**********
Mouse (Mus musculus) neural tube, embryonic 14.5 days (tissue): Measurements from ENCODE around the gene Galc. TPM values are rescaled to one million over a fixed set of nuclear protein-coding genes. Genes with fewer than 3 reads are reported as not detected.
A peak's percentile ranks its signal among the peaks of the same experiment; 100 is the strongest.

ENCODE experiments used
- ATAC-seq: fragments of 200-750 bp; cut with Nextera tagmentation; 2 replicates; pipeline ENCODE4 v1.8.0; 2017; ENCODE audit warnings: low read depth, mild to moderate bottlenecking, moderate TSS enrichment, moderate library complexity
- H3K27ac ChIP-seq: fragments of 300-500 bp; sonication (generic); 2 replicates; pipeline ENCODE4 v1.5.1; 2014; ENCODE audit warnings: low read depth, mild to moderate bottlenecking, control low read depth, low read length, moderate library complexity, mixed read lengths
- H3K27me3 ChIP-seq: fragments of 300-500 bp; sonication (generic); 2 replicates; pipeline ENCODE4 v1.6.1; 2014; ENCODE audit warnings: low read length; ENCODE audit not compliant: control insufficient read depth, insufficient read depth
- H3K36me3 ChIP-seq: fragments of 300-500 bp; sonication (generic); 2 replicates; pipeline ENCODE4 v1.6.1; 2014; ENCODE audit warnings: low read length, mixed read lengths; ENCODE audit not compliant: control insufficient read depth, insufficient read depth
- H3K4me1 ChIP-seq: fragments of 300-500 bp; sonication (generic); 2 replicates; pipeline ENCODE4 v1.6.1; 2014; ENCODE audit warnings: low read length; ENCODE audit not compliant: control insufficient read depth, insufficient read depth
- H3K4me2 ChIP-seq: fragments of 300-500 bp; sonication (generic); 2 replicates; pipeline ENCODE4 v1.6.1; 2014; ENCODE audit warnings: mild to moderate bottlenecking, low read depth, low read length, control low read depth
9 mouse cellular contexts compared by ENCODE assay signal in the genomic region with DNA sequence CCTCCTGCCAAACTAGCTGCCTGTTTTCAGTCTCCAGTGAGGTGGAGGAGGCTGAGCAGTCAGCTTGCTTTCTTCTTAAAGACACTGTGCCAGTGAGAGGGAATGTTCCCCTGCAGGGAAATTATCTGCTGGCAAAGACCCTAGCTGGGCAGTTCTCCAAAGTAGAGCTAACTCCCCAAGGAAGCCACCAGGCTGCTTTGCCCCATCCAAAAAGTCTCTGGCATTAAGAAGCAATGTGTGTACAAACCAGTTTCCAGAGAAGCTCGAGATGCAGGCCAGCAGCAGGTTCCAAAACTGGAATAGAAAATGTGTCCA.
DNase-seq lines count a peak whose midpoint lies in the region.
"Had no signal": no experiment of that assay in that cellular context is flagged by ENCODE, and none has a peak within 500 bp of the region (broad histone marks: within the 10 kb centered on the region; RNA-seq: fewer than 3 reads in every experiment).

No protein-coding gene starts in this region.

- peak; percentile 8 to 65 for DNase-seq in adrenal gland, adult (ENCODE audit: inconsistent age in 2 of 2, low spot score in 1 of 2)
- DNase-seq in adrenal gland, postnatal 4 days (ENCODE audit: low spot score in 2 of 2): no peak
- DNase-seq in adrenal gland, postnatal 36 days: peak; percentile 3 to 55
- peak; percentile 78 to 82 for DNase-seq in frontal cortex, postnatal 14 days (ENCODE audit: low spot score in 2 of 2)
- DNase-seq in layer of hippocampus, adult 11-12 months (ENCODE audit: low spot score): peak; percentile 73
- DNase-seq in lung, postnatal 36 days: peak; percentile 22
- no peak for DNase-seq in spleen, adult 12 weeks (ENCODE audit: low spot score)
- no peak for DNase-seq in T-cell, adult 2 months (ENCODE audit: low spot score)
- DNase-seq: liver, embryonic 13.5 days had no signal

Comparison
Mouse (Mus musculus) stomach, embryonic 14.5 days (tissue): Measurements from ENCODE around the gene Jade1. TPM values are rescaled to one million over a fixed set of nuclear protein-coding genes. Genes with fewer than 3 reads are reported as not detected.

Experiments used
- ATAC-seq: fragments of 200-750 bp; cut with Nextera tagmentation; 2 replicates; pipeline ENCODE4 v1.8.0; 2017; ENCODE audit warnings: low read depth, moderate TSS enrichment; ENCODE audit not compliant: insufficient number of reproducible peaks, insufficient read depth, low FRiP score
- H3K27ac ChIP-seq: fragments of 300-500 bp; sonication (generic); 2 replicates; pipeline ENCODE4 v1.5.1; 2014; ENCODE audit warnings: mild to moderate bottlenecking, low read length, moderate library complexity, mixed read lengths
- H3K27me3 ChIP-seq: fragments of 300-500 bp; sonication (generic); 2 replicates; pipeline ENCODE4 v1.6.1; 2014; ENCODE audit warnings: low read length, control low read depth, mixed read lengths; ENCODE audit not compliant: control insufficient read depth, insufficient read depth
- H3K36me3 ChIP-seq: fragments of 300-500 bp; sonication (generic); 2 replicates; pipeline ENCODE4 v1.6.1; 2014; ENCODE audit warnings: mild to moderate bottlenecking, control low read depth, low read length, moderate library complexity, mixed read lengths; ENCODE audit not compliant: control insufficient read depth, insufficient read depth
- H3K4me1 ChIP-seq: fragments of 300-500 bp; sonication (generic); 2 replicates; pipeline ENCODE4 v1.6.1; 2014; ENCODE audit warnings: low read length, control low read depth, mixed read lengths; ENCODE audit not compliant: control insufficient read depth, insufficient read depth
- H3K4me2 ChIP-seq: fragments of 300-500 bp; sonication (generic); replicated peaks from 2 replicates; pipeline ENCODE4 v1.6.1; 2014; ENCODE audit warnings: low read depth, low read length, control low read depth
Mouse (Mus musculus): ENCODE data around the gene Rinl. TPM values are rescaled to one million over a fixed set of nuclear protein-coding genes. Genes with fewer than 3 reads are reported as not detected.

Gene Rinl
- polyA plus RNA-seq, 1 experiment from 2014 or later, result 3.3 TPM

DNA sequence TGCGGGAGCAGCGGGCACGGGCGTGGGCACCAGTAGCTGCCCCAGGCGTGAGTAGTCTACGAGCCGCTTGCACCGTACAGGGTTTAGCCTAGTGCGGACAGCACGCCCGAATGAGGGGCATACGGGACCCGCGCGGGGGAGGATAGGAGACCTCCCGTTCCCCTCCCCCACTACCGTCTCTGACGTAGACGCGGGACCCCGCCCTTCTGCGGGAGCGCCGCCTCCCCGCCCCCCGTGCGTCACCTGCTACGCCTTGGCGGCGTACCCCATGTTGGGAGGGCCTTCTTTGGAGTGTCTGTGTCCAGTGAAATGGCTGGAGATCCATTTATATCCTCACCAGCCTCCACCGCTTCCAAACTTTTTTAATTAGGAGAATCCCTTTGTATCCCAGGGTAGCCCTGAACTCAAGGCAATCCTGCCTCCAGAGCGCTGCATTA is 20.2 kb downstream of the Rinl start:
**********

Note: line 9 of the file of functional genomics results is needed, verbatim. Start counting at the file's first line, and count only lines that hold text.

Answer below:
- H3K4me2 ChIP-seq: fragments of 300-500 bp; sonication (generic); 2 replicates; pipeline ENCODE4 v1.6.1; 2014; ENCODE audit warnings: mild to moderate bottlenecking, low read depth, low read length, control low read depth